A fear of water – known as acquaphobia, is an interesting phobia for Brits, considering we live on an island surrounded by water. The only way of travelling abroad is to fly over a great big ocean, or to sail the seas to reach your final destination. So it can be a pretty difficult phobia to battle and rid yourself of. But, if it makes you feel any better, it is not just humans who suffer from this psychological condition, but our feline pet friends too!

In the last month or so, an 11 stone dog, who was so traumatized of water, has finally taken the plunge and had swimming lessons to overcome his crippling fear of water. The extent of his phobia went as far as not wanting to drink water from his water bowl. Acquaphobia can present itself in a variety of ways, and just like animals, humans too can suffer in different ways; some more extreme than others. The dog, named Logan, who is a Saint Bernard, developed a fear of water when he was just a young puppy, and unfortunately chased another dog’s ball into a lake, realizing he couldn’t swim. From then on, he has become resentful of anything related to water. Logan, who is now 3 has caused his owners Miranda and Gordon Enderson endless troubles and can’t even get him into the bath to wash him.

After speaking to their vet, it was recommended to take the canine for swimming lessons. Logan has now done three lessons and his owners have noticed an incredible difference and improvement, who is now confident to splash around and swim around by himself. Miranda, logan’s owner commented: ‘I never imagined I would be taking my dog for swimming lessons but I am so proud of him. Between the first and third sessions you can see a huge difference. He’s gone from being a bit frantic to grip to the edge of the pool to actually swimming on his own.’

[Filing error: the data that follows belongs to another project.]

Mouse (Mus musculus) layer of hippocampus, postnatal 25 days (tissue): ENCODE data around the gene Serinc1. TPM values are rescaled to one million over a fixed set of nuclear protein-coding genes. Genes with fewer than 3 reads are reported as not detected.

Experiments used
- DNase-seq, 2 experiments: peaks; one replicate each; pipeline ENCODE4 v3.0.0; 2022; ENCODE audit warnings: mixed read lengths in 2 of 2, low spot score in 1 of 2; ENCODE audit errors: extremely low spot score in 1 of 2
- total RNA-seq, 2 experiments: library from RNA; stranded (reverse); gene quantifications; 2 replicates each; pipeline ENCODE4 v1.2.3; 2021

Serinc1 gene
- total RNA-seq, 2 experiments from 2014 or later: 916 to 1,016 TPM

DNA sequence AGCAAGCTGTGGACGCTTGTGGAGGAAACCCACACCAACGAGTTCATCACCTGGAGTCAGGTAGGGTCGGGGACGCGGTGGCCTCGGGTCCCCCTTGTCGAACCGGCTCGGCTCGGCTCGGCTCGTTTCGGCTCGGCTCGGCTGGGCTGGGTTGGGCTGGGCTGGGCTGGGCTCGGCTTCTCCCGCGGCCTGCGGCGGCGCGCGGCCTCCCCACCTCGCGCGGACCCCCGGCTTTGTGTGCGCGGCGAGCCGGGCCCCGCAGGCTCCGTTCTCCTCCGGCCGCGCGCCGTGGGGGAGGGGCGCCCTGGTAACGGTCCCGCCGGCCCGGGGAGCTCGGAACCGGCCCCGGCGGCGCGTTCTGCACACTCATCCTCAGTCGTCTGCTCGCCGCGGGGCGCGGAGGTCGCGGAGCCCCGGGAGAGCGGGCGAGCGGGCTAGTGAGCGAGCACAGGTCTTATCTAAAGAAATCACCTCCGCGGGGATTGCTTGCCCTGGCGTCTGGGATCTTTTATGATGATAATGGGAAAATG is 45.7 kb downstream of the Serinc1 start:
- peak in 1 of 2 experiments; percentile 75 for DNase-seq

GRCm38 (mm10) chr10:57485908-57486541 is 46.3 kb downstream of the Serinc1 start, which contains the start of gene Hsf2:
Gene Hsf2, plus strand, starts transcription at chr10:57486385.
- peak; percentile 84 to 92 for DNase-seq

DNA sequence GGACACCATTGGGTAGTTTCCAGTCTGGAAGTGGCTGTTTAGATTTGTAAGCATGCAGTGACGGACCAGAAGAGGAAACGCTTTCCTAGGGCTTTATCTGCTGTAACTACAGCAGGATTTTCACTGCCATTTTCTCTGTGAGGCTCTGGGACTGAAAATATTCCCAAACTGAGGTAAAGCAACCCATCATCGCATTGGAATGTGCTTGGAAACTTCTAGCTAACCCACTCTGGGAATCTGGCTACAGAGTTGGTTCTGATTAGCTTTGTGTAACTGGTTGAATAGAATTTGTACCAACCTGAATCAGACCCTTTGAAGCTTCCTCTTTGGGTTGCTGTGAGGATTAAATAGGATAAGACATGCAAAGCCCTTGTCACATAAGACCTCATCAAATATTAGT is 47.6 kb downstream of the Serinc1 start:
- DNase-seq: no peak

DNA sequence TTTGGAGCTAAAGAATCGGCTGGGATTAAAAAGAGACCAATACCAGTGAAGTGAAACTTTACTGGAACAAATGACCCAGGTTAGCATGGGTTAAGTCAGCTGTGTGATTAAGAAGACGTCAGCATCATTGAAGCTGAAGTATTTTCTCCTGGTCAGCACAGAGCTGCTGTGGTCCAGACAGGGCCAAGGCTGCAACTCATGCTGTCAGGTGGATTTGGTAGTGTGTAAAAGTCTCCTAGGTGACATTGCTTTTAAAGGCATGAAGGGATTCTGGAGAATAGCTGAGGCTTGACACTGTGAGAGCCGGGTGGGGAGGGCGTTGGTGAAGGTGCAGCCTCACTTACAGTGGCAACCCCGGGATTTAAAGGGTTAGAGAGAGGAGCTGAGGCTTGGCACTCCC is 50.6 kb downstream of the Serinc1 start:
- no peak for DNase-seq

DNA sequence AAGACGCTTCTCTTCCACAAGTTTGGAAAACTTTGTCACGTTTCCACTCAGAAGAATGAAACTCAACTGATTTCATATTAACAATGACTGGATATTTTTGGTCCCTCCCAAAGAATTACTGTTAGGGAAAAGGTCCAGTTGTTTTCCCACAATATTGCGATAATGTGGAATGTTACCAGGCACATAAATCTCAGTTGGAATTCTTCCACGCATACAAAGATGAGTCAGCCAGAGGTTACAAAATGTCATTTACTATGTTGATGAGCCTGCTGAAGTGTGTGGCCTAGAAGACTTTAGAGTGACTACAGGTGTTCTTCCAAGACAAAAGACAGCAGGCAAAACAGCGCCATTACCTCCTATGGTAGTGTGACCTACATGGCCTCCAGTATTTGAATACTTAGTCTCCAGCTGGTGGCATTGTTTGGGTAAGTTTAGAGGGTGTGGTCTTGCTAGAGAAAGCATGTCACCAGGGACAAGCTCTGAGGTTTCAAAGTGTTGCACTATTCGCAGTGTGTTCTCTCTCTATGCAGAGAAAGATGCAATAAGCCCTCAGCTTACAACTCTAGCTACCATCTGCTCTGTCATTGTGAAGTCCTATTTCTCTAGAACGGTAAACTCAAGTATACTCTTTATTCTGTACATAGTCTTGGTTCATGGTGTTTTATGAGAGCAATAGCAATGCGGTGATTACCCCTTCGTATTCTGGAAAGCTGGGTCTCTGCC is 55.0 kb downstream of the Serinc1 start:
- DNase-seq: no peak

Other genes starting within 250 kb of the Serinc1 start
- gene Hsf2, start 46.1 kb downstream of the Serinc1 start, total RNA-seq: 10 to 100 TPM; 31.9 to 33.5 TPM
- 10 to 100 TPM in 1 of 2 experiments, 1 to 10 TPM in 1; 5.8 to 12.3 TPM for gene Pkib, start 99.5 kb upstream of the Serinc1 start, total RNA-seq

She continued to add, that ‘You just assume that all dogs know how to swim but not Logan. He’s such a confident and laidback dog in every other way but sprinkle a bit of water near him and it’s all over. It’s awesome to see him overcoming his fears.’

So if it’s not just humans who suffer from a fear of water, then it must be assumed that the causes are all the same. So here are just a few:

  • It often derives from an instinctive fear of drowning
  • It also relates to the ‘fear of the unknown’ and not knowing what might be lurking beneath the water, if it is deep, cloudy or muddy
  • You have had a bad experience related to water from your early years
  • You have been influenced by your family members, or parents who may have a fear of water
  • Perhaps you tried to learn to swim and your teacher did not show you properly or for long periods of time


Here are some basic instructions to try and overcome and address your fear of water.

Like all phobias, you will only ‘cure’ it, by facing it, so in this case you need to be in the water.

  1. Firstly, all exercises you do should be done in shallow water to avoid any panic attacks or anxiety, as to go into the water you want to be reassured that you feel safe. So don’t go deeper than your chest – stay in control.
  2. Secondly, try and perform all exercises in a clear swimming pool, so you can see to the bottom and feel a lot more at ease that there is nothing else in the water with you.
  3. Wear swimming goggles – getting water in your eyes, especially chlorine which can sting some people, is the best way of immersing yourself in the water when you feel comfortable and confident, without stressing that you can’t keep your eyes open
  4. Make sure you enter the water with someone you trust – and make sure they are an experienced swimmer too.
  5. Only go into the pool when it is not busy, as overcrowding can stress you out and cause unnecessary anxiety, if someone is splashing around